This article is part of a DVJ series on key elections in the Delaware Valley this November.
On Election Night, keep your eyes on Bucks County.
With such great emphasis looming over the presidential and senate races this year, hardly any pundits or political watchers are viewing a race for the U.S. House as a “must watch.”
Yet if there is such a race, it might very well be Rep. Brian Fitzpatrick’s bid for re-election here in the Delaware Valley. It’s a race that could be a bellwether for moderate Republicans across the country and might even foreshadow the future of two-party politics in a country becoming more polarized by the day.
“What I’m most eager to see from the Fitzpatrick race is if the wave of nationalizing congressional races will crash over the 1st CD and sweep out one of the last of the members of Congress that clings to a very localized approach,” said Christopher Borick, a pollster and political science professor at Muhlenberg College told Delaware Valley Journal. “As a political analyst I’m very interested if the ‘all politics is local adage’ has staying power at the congressional race in an area whenever everything is nationalized.”
Fitzpatrick is the lone Republican in the Delaware Valley’s congressional delegation, and he’s one of just three Republicans in the House in 2018 to have held on to a district carried by Hillary Clinton in 2016.
To pull off that feat, he has ceaselessly cultivated a bipartisan resume. A Washington D.C. think tank that tracks bipartisanship ranked Fitzpatrick the most bipartisan House member in the current congress, earning the highest bipartisan score the model had ever given out.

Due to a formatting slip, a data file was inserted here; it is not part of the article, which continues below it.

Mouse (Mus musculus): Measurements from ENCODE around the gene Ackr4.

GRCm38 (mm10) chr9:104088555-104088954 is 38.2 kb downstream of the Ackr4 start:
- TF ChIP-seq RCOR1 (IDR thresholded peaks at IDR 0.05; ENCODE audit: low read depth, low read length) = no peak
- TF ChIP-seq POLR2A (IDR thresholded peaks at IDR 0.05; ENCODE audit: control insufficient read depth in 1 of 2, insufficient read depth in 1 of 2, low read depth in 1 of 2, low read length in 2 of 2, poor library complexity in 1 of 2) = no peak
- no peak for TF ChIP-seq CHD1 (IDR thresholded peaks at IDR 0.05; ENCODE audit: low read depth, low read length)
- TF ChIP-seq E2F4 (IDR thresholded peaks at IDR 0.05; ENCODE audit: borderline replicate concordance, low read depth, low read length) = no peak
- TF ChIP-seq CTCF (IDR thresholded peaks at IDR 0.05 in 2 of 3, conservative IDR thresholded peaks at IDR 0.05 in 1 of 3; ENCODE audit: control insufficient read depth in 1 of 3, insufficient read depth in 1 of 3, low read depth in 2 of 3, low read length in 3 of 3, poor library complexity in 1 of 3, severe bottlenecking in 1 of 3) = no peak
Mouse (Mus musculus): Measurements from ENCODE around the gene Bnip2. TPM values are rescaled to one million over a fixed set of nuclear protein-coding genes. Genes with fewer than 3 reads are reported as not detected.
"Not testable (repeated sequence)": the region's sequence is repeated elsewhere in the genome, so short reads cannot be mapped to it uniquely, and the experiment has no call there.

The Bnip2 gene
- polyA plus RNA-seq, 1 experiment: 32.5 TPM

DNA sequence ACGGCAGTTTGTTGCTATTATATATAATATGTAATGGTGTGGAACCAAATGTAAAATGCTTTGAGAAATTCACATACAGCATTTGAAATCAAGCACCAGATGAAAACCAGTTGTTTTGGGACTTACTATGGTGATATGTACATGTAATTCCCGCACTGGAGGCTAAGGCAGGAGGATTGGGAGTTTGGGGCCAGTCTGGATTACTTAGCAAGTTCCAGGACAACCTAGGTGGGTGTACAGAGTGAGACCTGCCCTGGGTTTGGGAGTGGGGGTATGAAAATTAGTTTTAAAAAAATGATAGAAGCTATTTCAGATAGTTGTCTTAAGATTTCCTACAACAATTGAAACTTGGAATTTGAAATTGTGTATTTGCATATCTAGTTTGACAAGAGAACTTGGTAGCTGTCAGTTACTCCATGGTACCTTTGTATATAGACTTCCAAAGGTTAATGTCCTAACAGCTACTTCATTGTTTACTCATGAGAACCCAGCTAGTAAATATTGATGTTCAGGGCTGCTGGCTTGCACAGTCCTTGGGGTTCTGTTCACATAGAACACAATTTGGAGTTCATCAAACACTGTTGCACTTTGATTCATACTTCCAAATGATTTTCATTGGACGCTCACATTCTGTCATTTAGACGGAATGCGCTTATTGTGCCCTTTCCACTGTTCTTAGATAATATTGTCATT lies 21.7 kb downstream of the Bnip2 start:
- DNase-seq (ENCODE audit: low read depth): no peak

His efforts to reach across the aisle have earned him strange-bedfellows endorsements such as when the Pennsylvania AFL-CIO endorsed him this year, just as they did in 2018.
Despite Fitzpatrick’s bipartisan track record, his challenger, Christine Finello, is portraying him as a member of the Trump machine.
“Brian Fitzpatrick pretends he is independent, but the NRCC and Republican SuperPACs pumped $8 million into his 2018 campaign,” Finello tweeted. “When the Trump GOP needs him, they know he’s always a reliable vote.”
Christina Finello is a long time Deputy Director of the Bucks County Division of Housing and Human Services.
On Tuesday Fitzpatrick’s campaign announced fundraising of $900,000 in the third quarter, “setting an all-time district fundraising record” the campaign said in a press release.
“It is no coincidence that in the very same year that Brian Fitzpatrick earned the highest independence score ever recorded in U.S. history, he likewise is setting all-time district fundraising records,” Fitzpatrick’s spokeswoman Kate Constantini said. “People across our community and across our nation are completely embracing Brian’s higher calls for unification, bipartisanship, and problem-solving.”
Hours later, the Finello team sent out a release of its own, saying in fact it was their campaign that had set a new all-time record of $925,000, and used the language of Fitzpatrick’s release to mock him.
The fundraising leaves Fitzpatrick with over $1.3 million cash on hand going into the home stretch. Finello’s release did not specify how much cash she has left for the remaining four weeks.
Until this most recent quarter, Finello generally has struggled to keep pace with Fitzpatrick in fundraising. At the beginning of July, Fitzpatrick had totaled up $2.7 million in donations compared to just $500,000 for Finello, according to FEC records.